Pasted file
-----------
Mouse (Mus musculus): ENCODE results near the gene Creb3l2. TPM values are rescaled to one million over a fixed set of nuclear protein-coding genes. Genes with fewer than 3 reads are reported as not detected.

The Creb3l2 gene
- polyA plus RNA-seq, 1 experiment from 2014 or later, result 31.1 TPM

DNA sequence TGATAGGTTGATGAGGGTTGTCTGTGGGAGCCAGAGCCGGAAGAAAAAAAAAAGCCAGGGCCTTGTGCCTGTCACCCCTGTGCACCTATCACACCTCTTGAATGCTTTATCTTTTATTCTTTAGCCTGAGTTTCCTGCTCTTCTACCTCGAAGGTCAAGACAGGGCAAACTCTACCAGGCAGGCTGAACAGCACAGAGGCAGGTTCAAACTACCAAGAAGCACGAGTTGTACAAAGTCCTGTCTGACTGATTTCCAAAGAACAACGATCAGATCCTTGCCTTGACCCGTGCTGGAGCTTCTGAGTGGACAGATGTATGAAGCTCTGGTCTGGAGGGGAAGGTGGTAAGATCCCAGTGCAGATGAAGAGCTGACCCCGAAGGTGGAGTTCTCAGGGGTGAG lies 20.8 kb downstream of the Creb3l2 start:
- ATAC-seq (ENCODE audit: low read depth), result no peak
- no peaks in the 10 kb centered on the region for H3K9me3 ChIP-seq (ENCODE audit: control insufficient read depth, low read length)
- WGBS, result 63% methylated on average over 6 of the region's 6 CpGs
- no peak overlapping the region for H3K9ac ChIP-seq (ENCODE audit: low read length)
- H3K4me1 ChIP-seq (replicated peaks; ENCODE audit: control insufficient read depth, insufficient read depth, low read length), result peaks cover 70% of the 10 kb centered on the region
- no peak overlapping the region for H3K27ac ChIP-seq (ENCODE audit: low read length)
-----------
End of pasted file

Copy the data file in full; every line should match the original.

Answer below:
Mouse (Mus musculus): ENCODE results near the gene Creb3l2. TPM values are rescaled to one million over a fixed set of nuclear protein-coding genes. Genes with fewer than 3 reads are reported as not detected.

The Creb3l2 gene
- polyA plus RNA-seq, 1 experiment from 2014 or later, result 31.1 TPM

DNA sequence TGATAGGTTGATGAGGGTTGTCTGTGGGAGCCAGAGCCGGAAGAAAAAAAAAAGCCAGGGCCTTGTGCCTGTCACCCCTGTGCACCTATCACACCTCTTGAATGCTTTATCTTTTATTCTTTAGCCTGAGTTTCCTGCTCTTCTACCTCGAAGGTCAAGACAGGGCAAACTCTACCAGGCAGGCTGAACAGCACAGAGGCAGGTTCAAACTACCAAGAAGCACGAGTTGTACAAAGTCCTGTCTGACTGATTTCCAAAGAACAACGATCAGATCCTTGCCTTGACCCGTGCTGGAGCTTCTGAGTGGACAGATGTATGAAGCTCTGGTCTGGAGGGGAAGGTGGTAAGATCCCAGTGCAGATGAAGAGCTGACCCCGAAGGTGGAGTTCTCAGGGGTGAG lies 20.8 kb downstream of the Creb3l2 start:
- ATAC-seq (ENCODE audit: low read depth), result no peak
- no peaks in the 10 kb centered on the region for H3K9me3 ChIP-seq (ENCODE audit: control insufficient read depth, low read length)
- WGBS, result 63% methylated on average over 6 of the region's 6 CpGs
- no peak overlapping the region for H3K9ac ChIP-seq (ENCODE audit: low read length)
- H3K4me1 ChIP-seq (replicated peaks; ENCODE audit: control insufficient read depth, insufficient read depth, low read length), result peaks cover 70% of the 10 kb centered on the region
- no peak overlapping the region for H3K27ac ChIP-seq (ENCODE audit: low read length)